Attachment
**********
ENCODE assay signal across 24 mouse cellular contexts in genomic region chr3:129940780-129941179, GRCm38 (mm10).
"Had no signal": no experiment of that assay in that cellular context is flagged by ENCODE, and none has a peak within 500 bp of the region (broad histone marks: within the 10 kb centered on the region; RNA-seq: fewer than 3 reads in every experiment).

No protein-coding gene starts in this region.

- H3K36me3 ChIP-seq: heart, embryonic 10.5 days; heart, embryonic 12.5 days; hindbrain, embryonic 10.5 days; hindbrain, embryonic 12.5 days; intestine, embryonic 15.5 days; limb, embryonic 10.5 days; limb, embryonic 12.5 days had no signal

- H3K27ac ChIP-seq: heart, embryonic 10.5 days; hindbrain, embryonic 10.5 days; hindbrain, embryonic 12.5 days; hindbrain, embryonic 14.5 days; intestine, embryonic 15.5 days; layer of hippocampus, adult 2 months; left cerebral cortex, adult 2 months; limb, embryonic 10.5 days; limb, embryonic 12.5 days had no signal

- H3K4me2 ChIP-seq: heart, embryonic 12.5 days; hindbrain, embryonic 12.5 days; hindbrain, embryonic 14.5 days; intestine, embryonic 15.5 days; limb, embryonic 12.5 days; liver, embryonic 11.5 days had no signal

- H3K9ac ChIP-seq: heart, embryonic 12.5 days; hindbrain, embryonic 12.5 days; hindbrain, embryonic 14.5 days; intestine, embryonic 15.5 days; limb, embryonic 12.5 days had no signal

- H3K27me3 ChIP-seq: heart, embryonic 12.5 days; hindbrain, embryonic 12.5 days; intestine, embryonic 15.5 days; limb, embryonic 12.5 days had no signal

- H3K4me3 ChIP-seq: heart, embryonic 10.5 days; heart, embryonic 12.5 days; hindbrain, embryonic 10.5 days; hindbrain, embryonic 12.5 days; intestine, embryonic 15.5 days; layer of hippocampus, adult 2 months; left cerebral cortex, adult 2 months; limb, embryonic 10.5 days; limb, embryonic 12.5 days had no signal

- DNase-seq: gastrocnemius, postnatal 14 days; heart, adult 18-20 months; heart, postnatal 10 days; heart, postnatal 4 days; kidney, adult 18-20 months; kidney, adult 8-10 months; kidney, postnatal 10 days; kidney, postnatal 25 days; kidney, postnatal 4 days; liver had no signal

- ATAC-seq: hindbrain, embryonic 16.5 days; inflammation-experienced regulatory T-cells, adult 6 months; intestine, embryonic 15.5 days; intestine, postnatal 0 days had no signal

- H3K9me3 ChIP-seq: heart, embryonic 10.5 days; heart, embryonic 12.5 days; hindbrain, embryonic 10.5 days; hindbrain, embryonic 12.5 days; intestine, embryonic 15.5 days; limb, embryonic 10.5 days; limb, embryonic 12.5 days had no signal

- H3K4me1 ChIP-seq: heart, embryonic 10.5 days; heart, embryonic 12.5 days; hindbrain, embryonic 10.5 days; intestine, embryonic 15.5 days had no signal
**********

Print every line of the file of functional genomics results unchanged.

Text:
ENCODE assay signal across 24 mouse cellular contexts in genomic region chr3:129940780-129941179, GRCm38 (mm10).
"Had no signal": no experiment of that assay in that cellular context is flagged by ENCODE, and none has a peak within 500 bp of the region (broad histone marks: within the 10 kb centered on the region; RNA-seq: fewer than 3 reads in every experiment).

No protein-coding gene starts in this region.

- H3K36me3 ChIP-seq: heart, embryonic 10.5 days; heart, embryonic 12.5 days; hindbrain, embryonic 10.5 days; hindbrain, embryonic 12.5 days; intestine, embryonic 15.5 days; limb, embryonic 10.5 days; limb, embryonic 12.5 days had no signal

- H3K27ac ChIP-seq: heart, embryonic 10.5 days; hindbrain, embryonic 10.5 days; hindbrain, embryonic 12.5 days; hindbrain, embryonic 14.5 days; intestine, embryonic 15.5 days; layer of hippocampus, adult 2 months; left cerebral cortex, adult 2 months; limb, embryonic 10.5 days; limb, embryonic 12.5 days had no signal

- H3K4me2 ChIP-seq: heart, embryonic 12.5 days; hindbrain, embryonic 12.5 days; hindbrain, embryonic 14.5 days; intestine, embryonic 15.5 days; limb, embryonic 12.5 days; liver, embryonic 11.5 days had no signal

- H3K9ac ChIP-seq: heart, embryonic 12.5 days; hindbrain, embryonic 12.5 days; hindbrain, embryonic 14.5 days; intestine, embryonic 15.5 days; limb, embryonic 12.5 days had no signal

- H3K27me3 ChIP-seq: heart, embryonic 12.5 days; hindbrain, embryonic 12.5 days; intestine, embryonic 15.5 days; limb, embryonic 12.5 days had no signal

- H3K4me3 ChIP-seq: heart, embryonic 10.5 days; heart, embryonic 12.5 days; hindbrain, embryonic 10.5 days; hindbrain, embryonic 12.5 days; intestine, embryonic 15.5 days; layer of hippocampus, adult 2 months; left cerebral cortex, adult 2 months; limb, embryonic 10.5 days; limb, embryonic 12.5 days had no signal

- DNase-seq: gastrocnemius, postnatal 14 days; heart, adult 18-20 months; heart, postnatal 10 days; heart, postnatal 4 days; kidney, adult 18-20 months; kidney, adult 8-10 months; kidney, postnatal 10 days; kidney, postnatal 25 days; kidney, postnatal 4 days; liver had no signal

- ATAC-seq: hindbrain, embryonic 16.5 days; inflammation-experienced regulatory T-cells, adult 6 months; intestine, embryonic 15.5 days; intestine, postnatal 0 days had no signal

- H3K9me3 ChIP-seq: heart, embryonic 10.5 days; heart, embryonic 12.5 days; hindbrain, embryonic 10.5 days; hindbrain, embryonic 12.5 days; intestine, embryonic 15.5 days; limb, embryonic 10.5 days; limb, embryonic 12.5 days had no signal

- H3K4me1 ChIP-seq: heart, embryonic 10.5 days; heart, embryonic 12.5 days; hindbrain, embryonic 10.5 days; intestine, embryonic 15.5 days had no signal